By Terrence McCoy
By Scott Fishman
By Deirdra Funcheon
By Allie Conti
By New Times Staff
By Ryan Pfeffer
By Deirdra Funcheon
By Kyle Swenson
She writes on a computer at her sprawling, million-dollar home in northwest Broward horse country. The office walls are covered with University of Miami sports memorabilia. That's her husband's stuff. Behind a steel cabinet is a loaded, pistol-handled, black, 12-gauge shotgun. That's definitely hers.
Barbara Gordon knows how to handle guns, which are strategically located in most rooms of her 4,500 square-foot home in Country Acres, north of Coral Springs. She's admittedly paranoid, which also helps to explain all the surveillance cameras and the two large Dobermans, Ikeman and Liberty, in the room. They don't play with strangers.
Yes, the former secretary is well-protected as she types up her story, which in many ways is a typical South Florida potboiler. The book's seminal action -- the murder of a couple in a million-dollar Coral Springs home -- is steeped in cocaine. Everybody in it is from somewhere else, and it's filled with big money, beautiful women, kinky sex, and a passel of inept, possibly corrupt cops.
But this story isn't fiction. The deaths of Barbara's two best friends and housemates, Rick Weed and Jane Gosnell, made headlines 16 years ago. She discovered their naked bodies on May 2, 1988, shortly after taking Jane's 9-year-old son, Andy, to school. On the bed where they apparently died was a bullet hole in the headboard. The copper projectile was still lodged in the wall when police showed up. But they weren't shot. There was, as one toxicologist put it, a "shitload" of cocaine in their bodies, enough to kill them 18 times over. But there was no trace of the drug in the room or on their bodies. If that wasn't strange enough, Jane had a cut on the bridge of her nose, another on her chin, and her panties had been cut off her body.
The Coral Springs Police Department, protective of the town's safe suburban image and unaccustomed to tough homicide cases, conducted only a scant -- and very flawed -- investigation. They determined that Rick and Jane had died of simultaneous recreational cocaine overdoses, a highly unlikely occurrence that had never before happened in Broward County. Even then-Medical Examiner Ronald Wright admitted it was a rather implausible ruling, though he agreed with it. The cut panties and lack of cocaine in the room have never been explained. And the fact that Rick and Jane, who were engaged, didn't use cocaine seemed to be lost on the detectives, as was the fact that they had one dire enemy at the time: multimillionaire Bobby Gordon, Barbara's husband.
Barbara knows in her gut that someone other than the couple must have been involved, and she points to Bobby, with whom she's been involved in a contentious divorce ever since. He still owes her $3 million in alimony and interest but professes near poverty. This week, the now happily remarried Barbara will try to persuade Broward County Circuit Court Judge Linda Vitale to put her ex-husband in jail for contempt.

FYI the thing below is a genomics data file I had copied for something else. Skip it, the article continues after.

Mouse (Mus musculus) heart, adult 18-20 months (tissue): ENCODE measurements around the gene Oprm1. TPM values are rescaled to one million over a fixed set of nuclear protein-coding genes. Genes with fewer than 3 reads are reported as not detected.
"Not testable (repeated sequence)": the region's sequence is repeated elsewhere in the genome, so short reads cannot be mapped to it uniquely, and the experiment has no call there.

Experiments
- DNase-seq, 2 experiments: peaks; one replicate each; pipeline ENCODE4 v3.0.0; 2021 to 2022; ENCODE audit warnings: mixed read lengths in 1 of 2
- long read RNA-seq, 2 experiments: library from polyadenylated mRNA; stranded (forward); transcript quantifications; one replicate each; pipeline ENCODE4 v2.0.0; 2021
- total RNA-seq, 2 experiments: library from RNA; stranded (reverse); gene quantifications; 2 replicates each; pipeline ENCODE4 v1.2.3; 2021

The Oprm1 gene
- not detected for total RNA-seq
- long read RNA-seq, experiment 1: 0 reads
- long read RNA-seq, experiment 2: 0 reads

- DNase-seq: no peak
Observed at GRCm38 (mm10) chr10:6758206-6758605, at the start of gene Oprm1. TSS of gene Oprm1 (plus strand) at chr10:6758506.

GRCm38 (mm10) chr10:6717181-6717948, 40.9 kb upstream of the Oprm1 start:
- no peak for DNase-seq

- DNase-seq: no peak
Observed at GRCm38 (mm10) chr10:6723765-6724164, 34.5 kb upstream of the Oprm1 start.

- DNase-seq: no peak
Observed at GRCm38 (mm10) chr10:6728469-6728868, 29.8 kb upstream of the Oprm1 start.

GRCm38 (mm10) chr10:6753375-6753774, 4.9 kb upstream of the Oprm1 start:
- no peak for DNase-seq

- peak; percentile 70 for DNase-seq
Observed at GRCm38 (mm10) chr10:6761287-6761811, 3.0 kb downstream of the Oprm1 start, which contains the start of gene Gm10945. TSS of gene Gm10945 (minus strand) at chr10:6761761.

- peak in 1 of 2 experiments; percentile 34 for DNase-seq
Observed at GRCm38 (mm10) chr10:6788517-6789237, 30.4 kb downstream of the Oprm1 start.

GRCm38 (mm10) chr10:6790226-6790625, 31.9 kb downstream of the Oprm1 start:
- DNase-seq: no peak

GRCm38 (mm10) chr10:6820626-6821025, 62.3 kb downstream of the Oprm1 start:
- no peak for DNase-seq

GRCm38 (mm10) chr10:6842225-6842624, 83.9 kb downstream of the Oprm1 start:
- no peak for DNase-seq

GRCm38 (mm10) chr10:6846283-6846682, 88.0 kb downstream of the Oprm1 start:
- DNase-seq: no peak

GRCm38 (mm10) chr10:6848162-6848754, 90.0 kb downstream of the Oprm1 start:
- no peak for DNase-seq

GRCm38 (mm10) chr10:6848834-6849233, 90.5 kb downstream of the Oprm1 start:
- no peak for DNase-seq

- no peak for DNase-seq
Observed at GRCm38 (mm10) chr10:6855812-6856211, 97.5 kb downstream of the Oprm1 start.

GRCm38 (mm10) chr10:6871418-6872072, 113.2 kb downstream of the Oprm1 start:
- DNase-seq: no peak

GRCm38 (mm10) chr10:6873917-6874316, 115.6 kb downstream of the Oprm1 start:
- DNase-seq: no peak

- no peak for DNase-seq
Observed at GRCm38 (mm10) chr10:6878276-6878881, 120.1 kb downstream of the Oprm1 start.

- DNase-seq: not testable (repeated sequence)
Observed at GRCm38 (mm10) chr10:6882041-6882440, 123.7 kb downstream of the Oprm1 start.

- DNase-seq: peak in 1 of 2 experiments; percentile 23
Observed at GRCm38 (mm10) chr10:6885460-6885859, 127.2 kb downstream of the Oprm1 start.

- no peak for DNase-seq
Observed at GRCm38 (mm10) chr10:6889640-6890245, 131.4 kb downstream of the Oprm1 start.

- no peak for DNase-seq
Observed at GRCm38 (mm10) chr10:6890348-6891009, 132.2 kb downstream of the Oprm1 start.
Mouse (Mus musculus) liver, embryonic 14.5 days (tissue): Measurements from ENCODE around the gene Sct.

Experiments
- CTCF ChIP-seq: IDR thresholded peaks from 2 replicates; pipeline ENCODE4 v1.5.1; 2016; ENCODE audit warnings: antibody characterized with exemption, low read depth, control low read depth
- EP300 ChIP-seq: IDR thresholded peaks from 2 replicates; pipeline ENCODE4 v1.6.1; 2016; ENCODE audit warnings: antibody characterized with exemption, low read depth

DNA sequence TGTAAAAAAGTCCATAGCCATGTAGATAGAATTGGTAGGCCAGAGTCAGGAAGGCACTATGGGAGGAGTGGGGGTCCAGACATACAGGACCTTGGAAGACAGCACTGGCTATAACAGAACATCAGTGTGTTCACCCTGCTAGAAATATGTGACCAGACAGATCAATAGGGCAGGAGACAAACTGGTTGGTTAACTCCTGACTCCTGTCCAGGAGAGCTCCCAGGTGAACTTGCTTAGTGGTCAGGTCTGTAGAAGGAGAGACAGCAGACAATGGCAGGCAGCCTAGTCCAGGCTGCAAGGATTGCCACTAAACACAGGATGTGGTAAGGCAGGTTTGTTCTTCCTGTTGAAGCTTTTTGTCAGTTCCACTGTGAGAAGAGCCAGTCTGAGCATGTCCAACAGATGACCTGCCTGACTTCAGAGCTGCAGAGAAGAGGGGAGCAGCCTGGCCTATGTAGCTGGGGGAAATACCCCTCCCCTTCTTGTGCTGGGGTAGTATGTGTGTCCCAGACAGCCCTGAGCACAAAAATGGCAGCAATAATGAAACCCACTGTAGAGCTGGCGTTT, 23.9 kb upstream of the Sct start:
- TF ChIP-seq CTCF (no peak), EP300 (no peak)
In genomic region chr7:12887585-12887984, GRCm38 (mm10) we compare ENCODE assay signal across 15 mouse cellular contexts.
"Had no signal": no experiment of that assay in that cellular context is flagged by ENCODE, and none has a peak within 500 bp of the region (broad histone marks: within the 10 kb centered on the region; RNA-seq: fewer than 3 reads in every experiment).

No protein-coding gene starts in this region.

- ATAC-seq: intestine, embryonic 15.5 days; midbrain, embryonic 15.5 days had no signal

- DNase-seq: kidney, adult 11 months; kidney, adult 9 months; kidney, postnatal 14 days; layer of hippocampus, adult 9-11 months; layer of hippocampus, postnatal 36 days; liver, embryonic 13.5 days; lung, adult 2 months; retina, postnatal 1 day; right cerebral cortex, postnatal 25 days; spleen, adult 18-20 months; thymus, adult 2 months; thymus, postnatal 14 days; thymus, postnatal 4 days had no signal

Her book, however, isn't about the divorce. It's about the case she's spent years and nearly a quarter of a million dollars trying to solve. It begins some 27 years ago at a Miami boat show, but the ending has yet to come.
When Bobby Gordon first laid his eyes on Barbara, he was already a millionaire. And at age 37, the short, bearded, New York native was just getting started. Bobby was a classic workaholic, a man who routinely drove to his business in the middle of the night, usually about 3 a.m., and didn't make it home until dinnertime. He made credit cards for banks, and his corporation, the Continental Plastic Card Co., was about to take off. Soon, he'd have his own building in Coral Springs and some 120 employees. Bobby, who started the business in 1972 in his home, basically made enough money to do anything he wanted. And on one sunny day in 1977, he decided to attend a boat show. That's where he saw her.
The reason for Bobby's relentless attraction to Barbara isn't one of this story's many mysteries. She was a pretty and petite 22-year-old blond with a bombshell body. And her future husband saw plenty of it at the show: She was modeling and wearing a revealing bikini to help attract attention. Bobby, 15 years Barbara's senior and married at the time, asked her out immediately. She was used to the advances of men during modeling jobs, but he was particularly persistent. "Bobby had a thing for blonds," she recalls. "A lot of men did, but this one wouldn't leave."
He asked her out to a bar. She told him she didn't drink, so he proposed a coffee shop. They met the next day. "I got to know him, and I thought he was a nice guy," she says. "He seemed really down to earth. Then I found out he was married, so I backed off a bit. But he would keep in touch, and then he offered me a job."
She jumped at the chance for a steady paycheck. Since moving to Florida in 1976 from her native Columbus, Ohio, she'd been a secretary and a model, and neither line of work seemed particularly dependable or lucrative. Then, in 1980, Bobby's wife, his second, divorced him. Bobby, who didn't return phone calls from New Times,explained the reason for the divorce during a telling interview with Coral Springs police on the day Rick and Jane died. "I got caught cheating," he said, laughing.